The Biggest Trades at the White Sox Winter Meeting


You remember the winter meeting. The baseball world gathers where it’s warm for a few days to talk stores, do business, make trades, and announce free agency deals.

The Sox took center stage in 2016 with two big-hit deals, including the transfer of one of the greatest pitchers of all time, Chris Sale. They have shared a historic moment in the history of the Winter Conference: In 1975, general manager Roland Hemond, who had worked for new owner Bill Veek, opened the Diplomat Hotel in Hollywood, Florida. In three days, they made six deals involving 22 players, traded Jim Kurt and Bill Melton, and acquired Ralph Garr and Clay Carroll. Did. It was the last winter meeting before free agency.

Like everyone else in the game, the Sox have been blacked out for the past two seasons.

However, after the 2020 conference in Dallas was canceled due to COVID-19 and the lockout in Orlando for 2021, the conference will resume next week in San Diego.

Will socks grace the front page? Here’s how they made news at last winter’s conference.

December 6, 2016, National Harbor, Maryland

The biggest deal of those meetings and one of the biggest memorable deals, the Sox kicked off their rebuild by giving the Red Sox a five-time All-Star sale. Right-handed Michael Kopech, outfielder Luis Vasabe Jr., and right-handed Victor Diaz, according to Baseball America.

The Sox continued it the next day, sending outfielder Adam Eaton to the Nationals and acquiring right-handed pitching contenders Lucas Jolito, Reinaldo Lopez, and Dane Dunning.

Jolito became an All-Star, Lopez had mixed results, and Dunning was traded for Lance Lynn.

Sale and Eaton helped the team win the World Series.

December 6, 1984, Houston

Hemond sent 1983 Cy Young winner Lamar Hoyt and minor league pitchers Kevin Kristan and Todd Simmons to the Padres to acquire 20-year-old minor league Ozzy Gillen. He was a three-time All-Star and was the Sox’s 2005 World Series champion manager.

The Sox also have utility player Luis Salazar and pitchers Tim Rohrer and Bill Long. At the time, it was considered a bold move for Hemond, but Hoyt struggled in 1984, battling a drug problem, and by 1987 he was out of baseball.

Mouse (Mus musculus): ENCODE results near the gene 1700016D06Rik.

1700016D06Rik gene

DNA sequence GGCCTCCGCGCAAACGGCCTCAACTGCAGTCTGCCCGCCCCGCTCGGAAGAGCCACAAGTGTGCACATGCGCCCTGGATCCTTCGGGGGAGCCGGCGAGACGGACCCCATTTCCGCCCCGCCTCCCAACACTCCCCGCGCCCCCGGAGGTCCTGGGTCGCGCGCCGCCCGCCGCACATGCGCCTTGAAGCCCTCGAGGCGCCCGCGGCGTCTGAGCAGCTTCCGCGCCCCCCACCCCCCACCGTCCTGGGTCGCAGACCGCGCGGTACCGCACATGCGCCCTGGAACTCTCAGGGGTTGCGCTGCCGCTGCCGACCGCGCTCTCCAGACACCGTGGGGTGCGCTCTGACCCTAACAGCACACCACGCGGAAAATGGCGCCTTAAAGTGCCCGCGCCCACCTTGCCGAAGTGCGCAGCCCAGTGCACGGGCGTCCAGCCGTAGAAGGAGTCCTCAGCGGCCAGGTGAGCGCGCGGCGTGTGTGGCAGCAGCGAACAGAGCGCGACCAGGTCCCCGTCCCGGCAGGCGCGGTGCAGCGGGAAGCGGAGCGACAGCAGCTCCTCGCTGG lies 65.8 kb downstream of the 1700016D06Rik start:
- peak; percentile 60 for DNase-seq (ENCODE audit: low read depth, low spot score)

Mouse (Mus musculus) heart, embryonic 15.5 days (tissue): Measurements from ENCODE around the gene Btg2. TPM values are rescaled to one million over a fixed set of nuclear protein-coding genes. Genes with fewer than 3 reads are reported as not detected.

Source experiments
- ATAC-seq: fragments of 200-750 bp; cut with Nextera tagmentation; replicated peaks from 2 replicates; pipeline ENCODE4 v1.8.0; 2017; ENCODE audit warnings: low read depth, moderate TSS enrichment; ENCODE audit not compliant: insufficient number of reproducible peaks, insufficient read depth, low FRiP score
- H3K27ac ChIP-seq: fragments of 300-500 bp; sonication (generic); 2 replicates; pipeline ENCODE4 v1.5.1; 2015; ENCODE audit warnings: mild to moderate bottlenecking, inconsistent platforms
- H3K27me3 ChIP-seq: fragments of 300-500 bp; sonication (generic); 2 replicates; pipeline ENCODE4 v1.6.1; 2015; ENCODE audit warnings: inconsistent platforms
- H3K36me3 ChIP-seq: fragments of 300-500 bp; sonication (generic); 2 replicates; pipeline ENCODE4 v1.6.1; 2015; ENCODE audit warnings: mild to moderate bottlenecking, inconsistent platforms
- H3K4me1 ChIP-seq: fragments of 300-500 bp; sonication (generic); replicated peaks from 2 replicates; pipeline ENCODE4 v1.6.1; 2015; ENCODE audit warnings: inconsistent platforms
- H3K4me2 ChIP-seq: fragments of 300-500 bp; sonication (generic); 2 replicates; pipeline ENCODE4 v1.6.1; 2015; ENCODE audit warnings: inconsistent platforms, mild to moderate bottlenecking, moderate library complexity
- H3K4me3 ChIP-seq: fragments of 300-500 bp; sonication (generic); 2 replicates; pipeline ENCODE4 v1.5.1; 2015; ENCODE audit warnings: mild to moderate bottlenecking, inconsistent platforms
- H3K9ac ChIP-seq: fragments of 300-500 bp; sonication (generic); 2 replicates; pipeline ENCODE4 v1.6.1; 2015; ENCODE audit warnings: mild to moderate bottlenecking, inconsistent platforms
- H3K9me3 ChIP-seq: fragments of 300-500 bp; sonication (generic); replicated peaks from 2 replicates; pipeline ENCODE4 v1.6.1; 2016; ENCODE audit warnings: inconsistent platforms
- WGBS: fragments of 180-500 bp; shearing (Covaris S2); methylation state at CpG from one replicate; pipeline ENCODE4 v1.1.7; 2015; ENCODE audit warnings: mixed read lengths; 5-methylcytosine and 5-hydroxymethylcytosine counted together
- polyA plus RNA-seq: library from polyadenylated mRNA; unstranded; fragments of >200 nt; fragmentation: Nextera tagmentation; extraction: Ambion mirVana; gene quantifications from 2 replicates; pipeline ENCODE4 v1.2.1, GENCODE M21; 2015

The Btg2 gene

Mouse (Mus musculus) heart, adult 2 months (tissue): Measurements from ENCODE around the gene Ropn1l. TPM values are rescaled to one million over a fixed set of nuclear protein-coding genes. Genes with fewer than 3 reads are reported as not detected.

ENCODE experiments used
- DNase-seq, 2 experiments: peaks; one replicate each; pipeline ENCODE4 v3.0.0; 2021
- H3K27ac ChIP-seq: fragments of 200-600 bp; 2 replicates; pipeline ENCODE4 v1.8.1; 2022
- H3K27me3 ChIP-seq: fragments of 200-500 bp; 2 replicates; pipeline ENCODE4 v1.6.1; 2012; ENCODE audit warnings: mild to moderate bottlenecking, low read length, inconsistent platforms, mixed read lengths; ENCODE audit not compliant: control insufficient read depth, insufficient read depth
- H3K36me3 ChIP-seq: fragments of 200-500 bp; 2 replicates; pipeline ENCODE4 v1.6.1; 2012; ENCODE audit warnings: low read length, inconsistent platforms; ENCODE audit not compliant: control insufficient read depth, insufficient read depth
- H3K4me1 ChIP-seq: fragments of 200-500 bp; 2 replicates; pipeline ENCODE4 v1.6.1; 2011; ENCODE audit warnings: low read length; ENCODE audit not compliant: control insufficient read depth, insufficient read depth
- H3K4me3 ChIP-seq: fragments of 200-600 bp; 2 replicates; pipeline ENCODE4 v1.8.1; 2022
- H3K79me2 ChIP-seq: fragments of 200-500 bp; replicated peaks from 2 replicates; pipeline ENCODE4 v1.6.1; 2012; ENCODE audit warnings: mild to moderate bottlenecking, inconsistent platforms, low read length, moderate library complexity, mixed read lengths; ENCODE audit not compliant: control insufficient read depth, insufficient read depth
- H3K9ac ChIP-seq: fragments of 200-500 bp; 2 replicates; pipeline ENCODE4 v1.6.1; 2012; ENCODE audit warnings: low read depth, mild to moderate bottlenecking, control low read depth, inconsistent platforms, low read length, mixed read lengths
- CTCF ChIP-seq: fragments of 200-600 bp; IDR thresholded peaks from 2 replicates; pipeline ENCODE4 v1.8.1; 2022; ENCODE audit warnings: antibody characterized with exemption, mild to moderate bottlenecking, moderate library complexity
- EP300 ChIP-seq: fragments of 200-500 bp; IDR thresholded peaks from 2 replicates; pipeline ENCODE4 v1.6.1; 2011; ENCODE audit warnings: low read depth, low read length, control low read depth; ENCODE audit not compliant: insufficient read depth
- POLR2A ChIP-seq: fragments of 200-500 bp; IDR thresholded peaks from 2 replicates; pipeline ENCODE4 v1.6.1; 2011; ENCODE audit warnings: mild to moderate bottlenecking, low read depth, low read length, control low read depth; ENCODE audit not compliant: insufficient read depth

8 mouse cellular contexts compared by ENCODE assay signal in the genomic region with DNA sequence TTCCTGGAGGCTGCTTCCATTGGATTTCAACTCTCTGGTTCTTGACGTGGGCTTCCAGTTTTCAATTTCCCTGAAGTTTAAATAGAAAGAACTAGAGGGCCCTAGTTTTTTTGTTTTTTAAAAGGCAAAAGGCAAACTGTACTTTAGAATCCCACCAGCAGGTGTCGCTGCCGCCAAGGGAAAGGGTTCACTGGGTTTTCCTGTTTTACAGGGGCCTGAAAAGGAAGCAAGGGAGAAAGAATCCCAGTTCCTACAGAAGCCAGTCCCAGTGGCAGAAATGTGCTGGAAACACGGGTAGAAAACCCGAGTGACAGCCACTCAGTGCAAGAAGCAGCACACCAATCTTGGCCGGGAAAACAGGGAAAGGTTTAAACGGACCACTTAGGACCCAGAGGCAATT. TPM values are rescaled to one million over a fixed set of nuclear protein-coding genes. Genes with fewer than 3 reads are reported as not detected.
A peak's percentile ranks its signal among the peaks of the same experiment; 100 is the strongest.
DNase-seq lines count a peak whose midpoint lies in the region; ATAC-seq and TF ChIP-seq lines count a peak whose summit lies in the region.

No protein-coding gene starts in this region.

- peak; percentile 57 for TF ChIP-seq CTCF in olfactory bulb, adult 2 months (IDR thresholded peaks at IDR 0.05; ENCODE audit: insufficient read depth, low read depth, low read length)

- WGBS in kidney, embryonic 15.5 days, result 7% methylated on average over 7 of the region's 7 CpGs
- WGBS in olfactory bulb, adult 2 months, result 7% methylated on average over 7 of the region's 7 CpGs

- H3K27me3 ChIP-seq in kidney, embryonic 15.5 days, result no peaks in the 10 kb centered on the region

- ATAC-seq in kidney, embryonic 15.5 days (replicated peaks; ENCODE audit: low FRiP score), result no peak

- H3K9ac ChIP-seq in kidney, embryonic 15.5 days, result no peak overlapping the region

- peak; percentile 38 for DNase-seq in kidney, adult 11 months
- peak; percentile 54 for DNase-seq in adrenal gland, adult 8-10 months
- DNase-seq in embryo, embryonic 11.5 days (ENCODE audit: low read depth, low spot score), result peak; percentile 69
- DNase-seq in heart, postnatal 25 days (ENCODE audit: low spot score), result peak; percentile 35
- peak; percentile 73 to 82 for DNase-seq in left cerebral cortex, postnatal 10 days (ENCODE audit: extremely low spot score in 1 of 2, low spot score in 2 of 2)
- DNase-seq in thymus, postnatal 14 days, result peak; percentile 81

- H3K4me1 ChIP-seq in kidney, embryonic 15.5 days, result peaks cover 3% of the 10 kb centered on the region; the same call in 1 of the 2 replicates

December 13, 2004, Anaheim, California

In a deal that helped shape the 2005 champion, GM Ken Williams traded power-hitter left fielder Carlos Lee to the Brewers for faster, defensively superior Scott Posednik and reliever Luis Vizcaino. Podsednik stole 59 bases, was named to the AL All-Star team, finished 12th in MVP voting, and hit a walk-off home run in Game 2 of the World Series against the Astros. The deal also saved about $6 million in labor costs and gave the Sox the flexibility to sign second baseman Tadahito Iguchi.

December 10, 1976, Los Angeles

The Sox traded Fireman of the Year Rich “Goose” Gossage (1975) and Terry Forster (’74) to the Pirates for outfielder Richie Zisk and right-hander Silvio Martinez. This was part of Veeck’s loan player scheme to acquire a player who was known to be highly motivated last season before free agency. Zisk led the South Side Hitmen with 90 wins with 30 homers and 101 RBI in 1977, one of the most fun in Sox history. Gossage became a closer to the Hall of Fame and had his best seasons with the Yankees and Padres.

December 11, 1973, Houston

Not all Hemond deals have been good ones. Declining Cubs star Ron Santo became the first player to use his 10 and 5 rights (10 years experience, on the same team he has five) to deny a trade to the Angels. rice field. Swisher, Ken Frailing, and a player to be named (Jim Kremmel) are transferred to the Cubs. With Bill Melton pinned at third base, a disgruntled Santo was relegated to DH duties and second base. He did not get along well with managers Chuck Tanner and Dick Allen, batting .221 with five homers and 41 RBIs. It was his final season in the Hall of Fame at the age of 34.

December 2, 1971, Phoenix

In what is seen as a franchise-saving deal, Hemond, who was the director of player personnel, acquired disgruntled slugger Allen from the Dodgers for Tommy John and infielder Steve Hantz. He led them to a winning season, nearly led them to an AL West title, won an AL MVP award, and increased the attendance numbers the Sox needed.

An hour later, Hemond pried starter Stan Bernsen off the Yankees for infielder Rich McKinney. In 1972 he had 21 wins.

December 4, 1957, Colorado Springs, Colorado.

In a deal that shocked Sox fans, popular future Hall of Famer Minnie Mignozo moved to Cleveland with infielder Fred Hatfield for future Hall of Fame pitcher Early Wynn and outfielder Al Smith. Sent. Wynn won the AL Cy Young Award in 1959 after winning 22 games and helping the Sox reach the World Series. Smith also contributed to that team.

“I’m the happiest man at the Broadmoor Hotel,” said Cleveland manager Bobby Bragan. “If he had to pick six or eight of the most exciting players in baseball, Miñoso would be one of them.”

At the 1959 conference in St. Petersburg, Florida, the Sox reacquired Mignoso and three others from Cleveland for Norm Cash, John Romano, and Bubba Phillips.

worthy of attention

In 1961, pitchers Billy Pierce and Don Larsen were transferred to the Giants for Eddie Fisher, Dom Zanni, and Bob Farley. Keith Faulk and Mark Johnson joined the Athletics in 2002 for Billy Koch and Neil Kotz. Cy Young winner Jack McDowell moved to the Yankees in 1994 for a player named Keith Heberling (Lyle Mouton) in the minor leagues.


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Written by Natalia Chi

Chicago Popular; Chicago breaking news, weather and live video. Covering local politics, health, traffic and sports for Chicago, the suburbs and northwest Indiana.

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